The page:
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to book or not to book...

Jane A

New Member
Camino(s) past & future
Camino Frances (2019)
#1
that is the question!
Hi, everyone! I'm making arrangements for a group of 5 middle- aged women for the first segment: SJPdP to Los Arcos, beginning on April 28. Our more mature bones require more private lodging than a typical albergue would provide - so we're interested in not necessarily fancy, but private rooms. I know based on previous posts that our time frame could bring weather conditions making the Napoleon route unlikely - but if we can, that would be our desired route - with an overnight stop in Orisson. But if we have to take Valcarlos instead, is there a suggested overnight stop there as well? or just continue on to Roncesvalles?
I'm trying to decide about booking lodging in advance, but the 2 route options are making it difficult. If I book in advance with plans on staying in Orisson, but then have to take Valcarlos, that mucks up all the reservations by a day. I'd love to hear from you seasoned travelers who have experienced the Camino during a similar time frame, with small groups, etc.
 
Camino(s) past & future
Camino Frances (SJPdP-Burgos, 2015)
Camino Frances (Burgos-Sarria, 2018)
Sarria-Santiago (Oct. 2018)
#2
Welcome to the forum, @Jane A !

If you can't walk the Napoleon route, then simply plan to spend the night in Valcarlos, and the rest of your arrangements can stay as planned.

If you make that stop, your first day walking will be a fairly easy one through rolling French farmlands and quiet back roads, as compared to the very strenuous climb to Orisson. However, day 2 from Valcarlos to Roncesvilles is actually a steeper grade than the one to Orisson, so don't think it's an easy way out! 😉 If the weather is decent you can take the woodland paths, following streams and with gorgeous views of own. There are no services between Valcarlos and Roncesvilles, so you can pick up water and snacks before you leave.

My husband and I stayed at the beautiful Casa Rural Etxezuria in Valcarlos, and had a delicious meal of grilled lamb chops at the unassuming little bar/tienda in the middle of the village. There are several other private accomodations in town, as well as the municipal albergue. Valcarlos remains one of my very favorite villages on the Camino.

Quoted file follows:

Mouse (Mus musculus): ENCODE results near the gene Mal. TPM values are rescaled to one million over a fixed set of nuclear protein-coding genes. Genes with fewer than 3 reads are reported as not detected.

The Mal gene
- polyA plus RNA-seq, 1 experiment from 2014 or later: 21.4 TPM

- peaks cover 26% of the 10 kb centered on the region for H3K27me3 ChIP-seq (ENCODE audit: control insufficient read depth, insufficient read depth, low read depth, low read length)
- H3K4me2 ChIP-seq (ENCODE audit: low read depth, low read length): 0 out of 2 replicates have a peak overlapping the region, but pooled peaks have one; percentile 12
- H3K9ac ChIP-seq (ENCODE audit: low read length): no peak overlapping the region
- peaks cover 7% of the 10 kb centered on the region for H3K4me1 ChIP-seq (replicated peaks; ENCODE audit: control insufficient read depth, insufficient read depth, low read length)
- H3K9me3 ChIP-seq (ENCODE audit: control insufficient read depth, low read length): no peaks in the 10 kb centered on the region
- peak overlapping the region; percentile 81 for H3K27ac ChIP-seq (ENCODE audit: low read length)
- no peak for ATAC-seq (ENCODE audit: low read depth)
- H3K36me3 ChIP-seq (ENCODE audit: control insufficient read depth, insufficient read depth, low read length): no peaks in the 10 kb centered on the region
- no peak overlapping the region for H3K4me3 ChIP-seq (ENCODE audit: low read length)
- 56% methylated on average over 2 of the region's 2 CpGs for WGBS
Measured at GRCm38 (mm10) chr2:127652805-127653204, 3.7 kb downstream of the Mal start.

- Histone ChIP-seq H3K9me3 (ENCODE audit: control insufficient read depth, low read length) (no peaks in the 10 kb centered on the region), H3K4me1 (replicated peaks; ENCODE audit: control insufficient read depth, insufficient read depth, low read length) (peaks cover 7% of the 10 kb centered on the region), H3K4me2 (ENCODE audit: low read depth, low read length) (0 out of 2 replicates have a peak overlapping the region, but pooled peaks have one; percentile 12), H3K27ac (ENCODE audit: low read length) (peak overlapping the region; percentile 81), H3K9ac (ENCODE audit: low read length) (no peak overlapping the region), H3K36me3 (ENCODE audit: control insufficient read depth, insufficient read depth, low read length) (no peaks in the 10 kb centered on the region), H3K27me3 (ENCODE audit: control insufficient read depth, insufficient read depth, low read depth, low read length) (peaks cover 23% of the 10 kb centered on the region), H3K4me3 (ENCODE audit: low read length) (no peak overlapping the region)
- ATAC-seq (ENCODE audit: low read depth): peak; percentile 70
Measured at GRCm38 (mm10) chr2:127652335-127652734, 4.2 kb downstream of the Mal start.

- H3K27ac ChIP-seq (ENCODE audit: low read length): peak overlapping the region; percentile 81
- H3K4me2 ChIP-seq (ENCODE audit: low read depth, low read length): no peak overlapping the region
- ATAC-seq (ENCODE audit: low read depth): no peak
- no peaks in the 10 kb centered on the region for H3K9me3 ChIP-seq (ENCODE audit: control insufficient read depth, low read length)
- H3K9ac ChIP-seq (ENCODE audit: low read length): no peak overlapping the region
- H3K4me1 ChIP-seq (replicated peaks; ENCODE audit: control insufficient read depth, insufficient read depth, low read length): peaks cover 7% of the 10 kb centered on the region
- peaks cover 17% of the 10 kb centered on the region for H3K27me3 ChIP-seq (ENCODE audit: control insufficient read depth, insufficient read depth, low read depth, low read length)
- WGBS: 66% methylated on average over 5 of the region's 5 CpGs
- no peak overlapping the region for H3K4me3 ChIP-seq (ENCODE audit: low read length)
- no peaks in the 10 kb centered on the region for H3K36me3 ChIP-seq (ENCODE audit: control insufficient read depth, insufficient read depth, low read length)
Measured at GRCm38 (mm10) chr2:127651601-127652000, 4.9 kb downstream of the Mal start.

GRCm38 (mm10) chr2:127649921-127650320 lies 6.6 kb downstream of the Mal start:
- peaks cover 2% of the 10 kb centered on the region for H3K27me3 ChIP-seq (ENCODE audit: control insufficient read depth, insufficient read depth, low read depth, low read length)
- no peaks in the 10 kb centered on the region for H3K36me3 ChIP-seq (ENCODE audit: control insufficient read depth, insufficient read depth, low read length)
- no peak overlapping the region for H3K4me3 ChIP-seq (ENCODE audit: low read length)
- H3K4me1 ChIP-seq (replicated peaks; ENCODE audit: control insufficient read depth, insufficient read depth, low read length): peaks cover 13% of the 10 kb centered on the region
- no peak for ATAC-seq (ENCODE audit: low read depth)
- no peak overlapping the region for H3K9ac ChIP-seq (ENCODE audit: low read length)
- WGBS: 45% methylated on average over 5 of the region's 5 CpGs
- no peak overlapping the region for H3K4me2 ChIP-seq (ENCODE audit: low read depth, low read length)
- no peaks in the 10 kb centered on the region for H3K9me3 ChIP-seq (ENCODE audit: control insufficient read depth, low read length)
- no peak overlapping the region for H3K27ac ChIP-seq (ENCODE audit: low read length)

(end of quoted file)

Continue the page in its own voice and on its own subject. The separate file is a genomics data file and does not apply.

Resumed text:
I haven't taken the Napoleon route, but my understanding is that Orisson is dorm room only, so that may be something for your group to keep in mind.

Happy planning and Buen Camino!
 

Rick M

Active Member
Camino(s) past & future
April ('16,'18, '19)
#3
A stop in Orisson is a good idea for those that want to walk the Napolean, but are uncertain about their stamina. Its also a great introduction to the Camino. Private rooms though.......uh, no. Its a Camino boot camp for the albergue way of living.

Don't be concerned about the weather. Nobody can predict it, so why worry? No matter what the weather, you can always walk to Orisson. If you arrive and the weather is bad going over the Napolean the next day, the folks at Orisson will arrange transportation to Valcarlos where you can continue your walk to Roncesvalles the same day. Also, Express Bourricott runs a "mountain shuttle" service every day to get people between SJDP and Roncesvalles, as well as intermediate points.

Buen Camino
 

Jane A

New Member
Camino(s) past & future
Camino Frances (2019)
#4
Welcome to the forum, @Jane A !

If you can't walk the Napoleon route, then simply plan to spend the night in Valcarlos, and the rest of your arrangements can stay as planned.